“To create awareness, we identified 55 traffic junctions in Surat city where the traffic officers made batches of 10 to 15 traffic violators take oath that they wouldn’t break traffic rules in future. This has been done as part of an awareness campaign. We have also asked the policemen to take photo and share it with me. We have also distributed chocolates and roses to the violators in the city,” said Dr Sudhir Desai, deputy commissioner of police (Traffic).

In Vadodara, police distributed badges which read “I am a traffic sanskari citizen” among people obeying traffic laws, for them to stick it on their vehicles.

Hardlook: Bumps ahead

“The challenge is not only to penalise erring commuters, but also make them aware about traffic rules. Which is why we had set up public announcement systems and started the first day with penalising police personnel who were found flouting traffic rules. Major difficulty is with people without helmet and those driving on the wrong side which is very frequent. Many ST buses don’t have seat belts which is another issue. In some cases, people don’t have sufficient cash in hand. But they have a provision for paying at the RTO or court after a memo is issued. We are also soon getting a ‘point of sale’ machine which will make it easier,” said DCP, Traffic Police, Andrew Mackwan, Vadodara.

In Rajkot, police offered ‘laddoos’ (sweets) to motorists wearing helmets and also tied ‘rakhis’ on their hands.

“We continuously reach out to people through awareness campaigns. During Ganesh Chaturthi festival, we offered laddoos to those who were wearing helmets. On the occasion of Raksha Bandhan, we tied rakhis while we also experimented with gifting tree saplings among people,” said B A Chavda, Assistant Commissioner of Police (Traffic), Rajkot.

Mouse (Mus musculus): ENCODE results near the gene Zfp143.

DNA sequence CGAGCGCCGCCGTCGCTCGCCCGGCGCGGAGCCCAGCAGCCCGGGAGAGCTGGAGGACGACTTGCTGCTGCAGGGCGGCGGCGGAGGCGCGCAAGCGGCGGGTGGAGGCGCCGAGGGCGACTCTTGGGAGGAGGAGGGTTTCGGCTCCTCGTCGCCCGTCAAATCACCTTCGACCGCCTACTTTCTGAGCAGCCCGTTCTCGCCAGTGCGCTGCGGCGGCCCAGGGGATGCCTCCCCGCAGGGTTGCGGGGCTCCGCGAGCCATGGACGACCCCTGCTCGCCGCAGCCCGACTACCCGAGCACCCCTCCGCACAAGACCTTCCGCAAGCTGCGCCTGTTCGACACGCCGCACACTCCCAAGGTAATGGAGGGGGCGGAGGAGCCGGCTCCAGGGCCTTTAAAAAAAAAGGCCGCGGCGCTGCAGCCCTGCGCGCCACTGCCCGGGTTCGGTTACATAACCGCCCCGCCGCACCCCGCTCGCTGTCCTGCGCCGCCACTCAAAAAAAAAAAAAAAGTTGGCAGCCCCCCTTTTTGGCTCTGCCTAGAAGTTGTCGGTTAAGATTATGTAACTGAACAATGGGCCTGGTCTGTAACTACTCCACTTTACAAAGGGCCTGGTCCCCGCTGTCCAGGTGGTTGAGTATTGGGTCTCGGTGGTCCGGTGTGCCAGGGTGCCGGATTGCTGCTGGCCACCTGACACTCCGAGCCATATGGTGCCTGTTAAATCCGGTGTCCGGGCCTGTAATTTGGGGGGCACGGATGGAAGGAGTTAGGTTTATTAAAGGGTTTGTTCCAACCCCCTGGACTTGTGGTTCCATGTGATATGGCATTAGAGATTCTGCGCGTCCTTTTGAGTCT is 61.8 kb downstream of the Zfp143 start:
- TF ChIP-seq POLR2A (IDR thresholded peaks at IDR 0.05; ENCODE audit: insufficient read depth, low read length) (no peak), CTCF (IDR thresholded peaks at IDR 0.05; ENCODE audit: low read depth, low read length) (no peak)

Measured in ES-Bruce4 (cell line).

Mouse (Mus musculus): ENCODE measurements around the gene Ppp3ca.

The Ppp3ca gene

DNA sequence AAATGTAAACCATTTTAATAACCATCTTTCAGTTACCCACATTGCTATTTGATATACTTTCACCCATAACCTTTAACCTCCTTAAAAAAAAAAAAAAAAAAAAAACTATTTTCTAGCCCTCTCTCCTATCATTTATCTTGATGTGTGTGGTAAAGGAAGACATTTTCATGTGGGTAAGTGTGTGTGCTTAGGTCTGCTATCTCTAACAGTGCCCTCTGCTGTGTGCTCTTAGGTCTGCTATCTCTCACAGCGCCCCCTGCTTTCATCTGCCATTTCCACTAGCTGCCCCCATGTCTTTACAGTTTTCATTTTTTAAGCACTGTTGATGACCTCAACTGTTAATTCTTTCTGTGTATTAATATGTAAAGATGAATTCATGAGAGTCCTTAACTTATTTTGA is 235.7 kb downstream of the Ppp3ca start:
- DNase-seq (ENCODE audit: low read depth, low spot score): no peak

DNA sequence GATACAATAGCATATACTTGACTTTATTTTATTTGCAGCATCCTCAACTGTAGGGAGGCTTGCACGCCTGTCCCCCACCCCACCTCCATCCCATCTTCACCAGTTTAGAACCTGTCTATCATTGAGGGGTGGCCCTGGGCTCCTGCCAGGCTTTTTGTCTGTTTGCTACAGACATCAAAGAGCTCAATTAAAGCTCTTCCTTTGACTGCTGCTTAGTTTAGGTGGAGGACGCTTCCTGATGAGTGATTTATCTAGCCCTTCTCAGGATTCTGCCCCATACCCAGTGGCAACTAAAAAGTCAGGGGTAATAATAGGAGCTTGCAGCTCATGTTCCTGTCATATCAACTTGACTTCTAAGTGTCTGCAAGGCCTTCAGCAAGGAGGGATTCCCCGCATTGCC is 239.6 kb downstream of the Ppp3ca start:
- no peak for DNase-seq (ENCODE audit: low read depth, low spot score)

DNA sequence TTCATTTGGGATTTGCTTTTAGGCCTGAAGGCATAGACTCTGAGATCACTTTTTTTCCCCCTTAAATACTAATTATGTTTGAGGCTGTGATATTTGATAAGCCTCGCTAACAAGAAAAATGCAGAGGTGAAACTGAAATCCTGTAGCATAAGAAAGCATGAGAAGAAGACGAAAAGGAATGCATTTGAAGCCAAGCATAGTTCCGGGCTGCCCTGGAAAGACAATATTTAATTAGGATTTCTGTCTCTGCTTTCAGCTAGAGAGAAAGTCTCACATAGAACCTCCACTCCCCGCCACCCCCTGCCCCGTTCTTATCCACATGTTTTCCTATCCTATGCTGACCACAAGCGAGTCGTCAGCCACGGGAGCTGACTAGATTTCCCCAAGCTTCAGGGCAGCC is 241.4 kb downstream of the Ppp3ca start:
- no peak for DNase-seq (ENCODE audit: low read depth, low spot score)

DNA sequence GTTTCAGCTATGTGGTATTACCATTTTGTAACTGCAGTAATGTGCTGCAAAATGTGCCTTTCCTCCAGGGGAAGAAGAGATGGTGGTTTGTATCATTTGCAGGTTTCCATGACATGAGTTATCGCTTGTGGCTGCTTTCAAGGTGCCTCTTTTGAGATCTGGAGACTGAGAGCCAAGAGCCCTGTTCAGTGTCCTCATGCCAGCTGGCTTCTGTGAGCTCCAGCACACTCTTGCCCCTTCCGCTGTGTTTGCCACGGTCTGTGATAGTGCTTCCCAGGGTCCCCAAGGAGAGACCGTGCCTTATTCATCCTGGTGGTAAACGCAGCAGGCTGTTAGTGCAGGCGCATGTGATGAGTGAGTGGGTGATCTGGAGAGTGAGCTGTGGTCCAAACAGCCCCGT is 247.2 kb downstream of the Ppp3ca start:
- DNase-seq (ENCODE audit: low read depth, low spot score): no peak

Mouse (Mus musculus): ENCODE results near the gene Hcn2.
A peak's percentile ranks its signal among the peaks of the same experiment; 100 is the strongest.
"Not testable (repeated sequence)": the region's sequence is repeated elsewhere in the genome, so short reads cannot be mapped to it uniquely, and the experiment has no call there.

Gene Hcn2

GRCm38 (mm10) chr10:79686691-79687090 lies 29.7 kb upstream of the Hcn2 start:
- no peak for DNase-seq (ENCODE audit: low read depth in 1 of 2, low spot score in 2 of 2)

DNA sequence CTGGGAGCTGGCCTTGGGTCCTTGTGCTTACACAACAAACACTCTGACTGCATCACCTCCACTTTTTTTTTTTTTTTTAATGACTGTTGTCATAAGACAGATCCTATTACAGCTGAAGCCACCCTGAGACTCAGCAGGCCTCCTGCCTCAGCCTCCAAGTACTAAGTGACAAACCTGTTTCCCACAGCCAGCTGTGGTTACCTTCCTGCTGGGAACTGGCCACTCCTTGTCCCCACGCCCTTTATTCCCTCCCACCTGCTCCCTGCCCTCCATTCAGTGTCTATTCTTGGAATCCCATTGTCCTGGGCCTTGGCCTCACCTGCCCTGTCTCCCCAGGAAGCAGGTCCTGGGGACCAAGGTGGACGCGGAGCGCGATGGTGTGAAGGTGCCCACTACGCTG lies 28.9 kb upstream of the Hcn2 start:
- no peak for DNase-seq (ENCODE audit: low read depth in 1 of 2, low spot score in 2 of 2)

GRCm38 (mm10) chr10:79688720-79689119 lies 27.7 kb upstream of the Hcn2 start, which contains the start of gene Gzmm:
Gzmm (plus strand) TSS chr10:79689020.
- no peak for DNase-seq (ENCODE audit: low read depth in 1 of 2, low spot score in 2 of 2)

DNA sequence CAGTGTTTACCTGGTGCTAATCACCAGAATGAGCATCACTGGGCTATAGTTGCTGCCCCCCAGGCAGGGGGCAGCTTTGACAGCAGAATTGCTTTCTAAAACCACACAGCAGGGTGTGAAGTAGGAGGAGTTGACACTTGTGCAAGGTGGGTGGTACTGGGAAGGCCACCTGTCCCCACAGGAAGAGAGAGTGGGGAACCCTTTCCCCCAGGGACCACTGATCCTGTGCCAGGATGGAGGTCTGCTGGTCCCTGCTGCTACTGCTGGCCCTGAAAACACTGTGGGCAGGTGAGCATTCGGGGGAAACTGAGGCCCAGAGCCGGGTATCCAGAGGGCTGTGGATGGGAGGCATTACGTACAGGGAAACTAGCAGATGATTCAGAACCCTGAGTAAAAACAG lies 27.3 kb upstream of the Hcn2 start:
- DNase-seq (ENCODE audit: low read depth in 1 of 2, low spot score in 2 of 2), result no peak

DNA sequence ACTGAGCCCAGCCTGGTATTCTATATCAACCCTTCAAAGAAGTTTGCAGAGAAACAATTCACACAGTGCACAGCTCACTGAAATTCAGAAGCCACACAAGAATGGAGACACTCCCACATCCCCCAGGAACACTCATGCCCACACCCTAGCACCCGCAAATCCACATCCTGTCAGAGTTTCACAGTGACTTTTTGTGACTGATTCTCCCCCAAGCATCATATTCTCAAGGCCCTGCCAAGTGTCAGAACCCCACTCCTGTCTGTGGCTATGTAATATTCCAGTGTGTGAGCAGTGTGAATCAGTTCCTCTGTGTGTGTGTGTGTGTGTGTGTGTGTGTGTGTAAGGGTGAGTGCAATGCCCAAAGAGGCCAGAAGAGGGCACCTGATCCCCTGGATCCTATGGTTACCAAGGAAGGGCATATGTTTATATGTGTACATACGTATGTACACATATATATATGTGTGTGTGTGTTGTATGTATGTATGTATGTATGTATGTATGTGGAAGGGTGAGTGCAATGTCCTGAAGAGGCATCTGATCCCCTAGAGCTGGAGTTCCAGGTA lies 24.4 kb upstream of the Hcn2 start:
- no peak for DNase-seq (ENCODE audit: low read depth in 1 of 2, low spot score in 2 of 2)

Hardlook: Bumps ahead A queue outside the Regional Transport Office in Ahmedabad (Express Photo by Bhupendra Rana)

Chavda added that though he had observed more people wearing helmets after the amendment, the number gradually went down after the government further relaxed the deadline. “After the relaxations in these rules were announced, I have observed a drop in those wearing helmets,” Chavda said.

One such case was that of Hitesh Patel, a resident of Dindoli in Surat, who was caught without helmet by a traffic cop near his house.

Talking to The Indian Express, Patel who works as an accountant, said, “I knew the traffic rules were imposed and the cops had become stricter. We would avoid taking the main road and preferred using streets, but on Tuesday, the police were keeping vigil just round the corner. Fearing a hefty challan, I tried to bribe the policeman, but he declined. It was a tricky situation as I couldn’t figure out what to do. However, I was surprised when the police told me to bring the helmet from home and then take the bike from him. I was happy. If I was penalised, in future I would have tried different ways to evade them. But this policeman’s behaviour moved me. I have now started wearing helmet every time I go out with my two-wheeler.”